AND ON TOP OF THAT...only did he not stand up once to greet his customers with loud over the top voice of introduction but also devaluing the other surrounding artists around him by making his Kinko's Prints $6 bucks a pot without a backing board and cheap plastic bags but the kicker (to me anyway) was that he had the nerve to have a fucking tip jar!
Who does that at a show?
Again just bad vendor etiquette.
It was leaving a bad taste in our mouths and I for one hate that flavor.
4). ORGANIZATION AT CHECK IN.
Years have taught me that if it can slip through the cracks it will. This was no show was no different. I knew that I had to stay on top of this issue because all these people who were working at the show again were mainly volunteers. I am glad that they are they are there with their enthusiasm for the show and everything but I really would hope that they would get some better organization going on.
Timing was a major factor that was constantly being brought up by the vendors and artist's alley – When do we show up? What time does this take place? Where are we supposed to go? There were two times that were shown on SCHEDULE once we were able to get one that was passed out to us once were set up. Shouldn't have this been dealt with like the aforementioned lanyard issue and show packet?
One would think so.
But I had to wait in line to find out what the hell was going on. Again look above the cons for the table.
AS they say this was the weakest link in the whole of things. I am not sure where they (God Forbid!) hired these guys but PLEEEZ! The old worn out t-shirts of Cthulhu that look like baby swiss cheese and the slightly unkempt beardos without anything so much as a t-shirt as a minion/henchman just made it difficult to ask questions about what, when where anything was taking place.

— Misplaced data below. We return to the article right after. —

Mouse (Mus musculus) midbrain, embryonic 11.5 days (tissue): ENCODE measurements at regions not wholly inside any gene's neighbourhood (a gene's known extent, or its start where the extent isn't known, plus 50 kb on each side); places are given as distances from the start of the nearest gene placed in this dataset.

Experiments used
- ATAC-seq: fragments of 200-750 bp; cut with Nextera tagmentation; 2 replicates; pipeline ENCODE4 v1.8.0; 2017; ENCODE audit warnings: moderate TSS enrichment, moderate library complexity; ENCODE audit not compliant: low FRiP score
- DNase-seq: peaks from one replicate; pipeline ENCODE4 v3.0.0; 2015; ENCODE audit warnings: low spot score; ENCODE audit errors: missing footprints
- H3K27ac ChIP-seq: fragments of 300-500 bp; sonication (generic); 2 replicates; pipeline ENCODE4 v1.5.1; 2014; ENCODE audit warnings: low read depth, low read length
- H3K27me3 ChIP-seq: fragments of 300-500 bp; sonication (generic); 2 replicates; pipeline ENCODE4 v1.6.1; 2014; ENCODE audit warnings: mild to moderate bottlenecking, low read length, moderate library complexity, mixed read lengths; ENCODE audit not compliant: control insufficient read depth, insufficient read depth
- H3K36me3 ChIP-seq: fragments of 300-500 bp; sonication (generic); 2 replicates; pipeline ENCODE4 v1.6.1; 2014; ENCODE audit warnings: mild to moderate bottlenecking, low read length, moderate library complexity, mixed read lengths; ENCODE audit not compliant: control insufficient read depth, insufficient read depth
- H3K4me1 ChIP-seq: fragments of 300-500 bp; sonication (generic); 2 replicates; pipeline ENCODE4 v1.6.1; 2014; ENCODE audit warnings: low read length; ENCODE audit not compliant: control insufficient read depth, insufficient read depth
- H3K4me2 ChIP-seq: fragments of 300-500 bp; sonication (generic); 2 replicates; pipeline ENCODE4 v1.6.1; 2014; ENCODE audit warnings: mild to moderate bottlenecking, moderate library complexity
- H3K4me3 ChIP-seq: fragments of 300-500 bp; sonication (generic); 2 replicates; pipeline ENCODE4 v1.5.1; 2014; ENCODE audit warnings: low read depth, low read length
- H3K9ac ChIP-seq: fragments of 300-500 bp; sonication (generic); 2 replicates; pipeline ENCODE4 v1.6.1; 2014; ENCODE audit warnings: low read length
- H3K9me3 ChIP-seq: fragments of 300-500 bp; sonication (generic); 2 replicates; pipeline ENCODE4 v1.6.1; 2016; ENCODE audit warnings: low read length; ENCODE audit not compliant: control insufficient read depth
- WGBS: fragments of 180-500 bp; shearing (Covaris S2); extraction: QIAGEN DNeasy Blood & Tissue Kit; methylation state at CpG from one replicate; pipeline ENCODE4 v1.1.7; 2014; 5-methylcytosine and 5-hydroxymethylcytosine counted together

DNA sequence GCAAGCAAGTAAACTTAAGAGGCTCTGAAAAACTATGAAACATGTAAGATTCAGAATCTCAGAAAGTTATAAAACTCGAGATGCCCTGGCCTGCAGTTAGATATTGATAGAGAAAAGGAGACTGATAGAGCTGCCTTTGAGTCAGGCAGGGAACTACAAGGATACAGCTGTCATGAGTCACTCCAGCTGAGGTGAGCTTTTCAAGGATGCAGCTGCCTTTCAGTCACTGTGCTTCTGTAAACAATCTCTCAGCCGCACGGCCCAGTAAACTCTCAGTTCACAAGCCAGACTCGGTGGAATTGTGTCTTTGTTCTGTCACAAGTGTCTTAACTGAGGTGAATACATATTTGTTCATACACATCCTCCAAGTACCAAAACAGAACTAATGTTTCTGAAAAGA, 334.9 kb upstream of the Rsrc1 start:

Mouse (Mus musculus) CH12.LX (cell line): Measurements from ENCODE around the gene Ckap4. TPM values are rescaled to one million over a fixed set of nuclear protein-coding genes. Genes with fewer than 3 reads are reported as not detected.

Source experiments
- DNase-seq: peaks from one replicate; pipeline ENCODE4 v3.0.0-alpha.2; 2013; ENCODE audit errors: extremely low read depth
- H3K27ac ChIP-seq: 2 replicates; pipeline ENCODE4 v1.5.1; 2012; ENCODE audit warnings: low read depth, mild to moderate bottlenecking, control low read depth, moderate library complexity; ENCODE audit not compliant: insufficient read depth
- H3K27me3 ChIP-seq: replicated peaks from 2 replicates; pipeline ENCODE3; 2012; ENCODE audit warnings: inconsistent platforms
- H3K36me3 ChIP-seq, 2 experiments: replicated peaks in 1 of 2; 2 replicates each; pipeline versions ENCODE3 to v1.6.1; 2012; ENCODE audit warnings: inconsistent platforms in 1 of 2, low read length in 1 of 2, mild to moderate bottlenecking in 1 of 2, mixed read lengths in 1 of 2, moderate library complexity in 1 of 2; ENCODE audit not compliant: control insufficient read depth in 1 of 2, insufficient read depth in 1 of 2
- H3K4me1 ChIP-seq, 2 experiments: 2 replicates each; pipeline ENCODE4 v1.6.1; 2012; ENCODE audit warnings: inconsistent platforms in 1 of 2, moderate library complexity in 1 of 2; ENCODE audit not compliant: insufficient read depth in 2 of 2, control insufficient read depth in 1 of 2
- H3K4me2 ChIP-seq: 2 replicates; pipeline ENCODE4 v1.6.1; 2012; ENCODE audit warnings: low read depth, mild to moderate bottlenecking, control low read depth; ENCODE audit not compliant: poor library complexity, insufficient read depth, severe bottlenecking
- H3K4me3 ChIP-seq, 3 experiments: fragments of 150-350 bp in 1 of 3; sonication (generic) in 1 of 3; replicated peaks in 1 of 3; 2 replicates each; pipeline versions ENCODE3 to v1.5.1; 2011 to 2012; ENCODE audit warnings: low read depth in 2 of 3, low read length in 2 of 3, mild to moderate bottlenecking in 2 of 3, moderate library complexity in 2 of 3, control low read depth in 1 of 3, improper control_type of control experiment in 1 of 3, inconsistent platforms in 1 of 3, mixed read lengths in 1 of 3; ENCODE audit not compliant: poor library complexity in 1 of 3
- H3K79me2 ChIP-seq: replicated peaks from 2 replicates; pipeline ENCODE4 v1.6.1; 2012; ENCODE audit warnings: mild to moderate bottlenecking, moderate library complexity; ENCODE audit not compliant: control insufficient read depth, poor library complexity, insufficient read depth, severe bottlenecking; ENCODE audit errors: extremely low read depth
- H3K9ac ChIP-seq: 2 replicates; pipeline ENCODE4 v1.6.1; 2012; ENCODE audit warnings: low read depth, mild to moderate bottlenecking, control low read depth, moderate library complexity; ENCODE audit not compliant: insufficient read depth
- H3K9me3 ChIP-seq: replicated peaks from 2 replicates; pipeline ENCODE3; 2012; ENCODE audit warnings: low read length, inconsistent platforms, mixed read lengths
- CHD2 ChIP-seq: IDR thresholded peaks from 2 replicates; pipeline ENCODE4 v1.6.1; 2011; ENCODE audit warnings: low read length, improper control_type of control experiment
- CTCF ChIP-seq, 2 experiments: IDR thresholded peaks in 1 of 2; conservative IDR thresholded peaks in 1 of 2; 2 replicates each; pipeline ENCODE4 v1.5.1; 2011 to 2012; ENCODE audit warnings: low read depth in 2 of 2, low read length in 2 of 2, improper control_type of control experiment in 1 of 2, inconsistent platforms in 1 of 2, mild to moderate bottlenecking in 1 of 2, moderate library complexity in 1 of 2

I KNOW these guys are unpaid – no, really I get it. But there should be someway to easily recognize volunteer from the crowd there.
Surprisingly there is no actual photos on the web of any of the volunteers to post. Maybe they thought that if people saw them there nobody would want to come. The horror of it all... the horror....
6). PASSERS BY.
Now I might get into shit about this but there was a general over feeling to me that nearly none of the artwork was worth stopping and looking at. I get it. Not your cup of tea. Even one of my sisters never quite got it why I illustrated the things that I do. But there were those who seemed intimated by the work and wouldn't have even come up to the table if I hadn't chided them to come over. It wasn't even the sale that I was going for (though that's in the back of your mind) but there was not the larger crowds like that had been there in the past. And not a lot of people were asking for business cards even though I did have a few interests in commissions and more comics.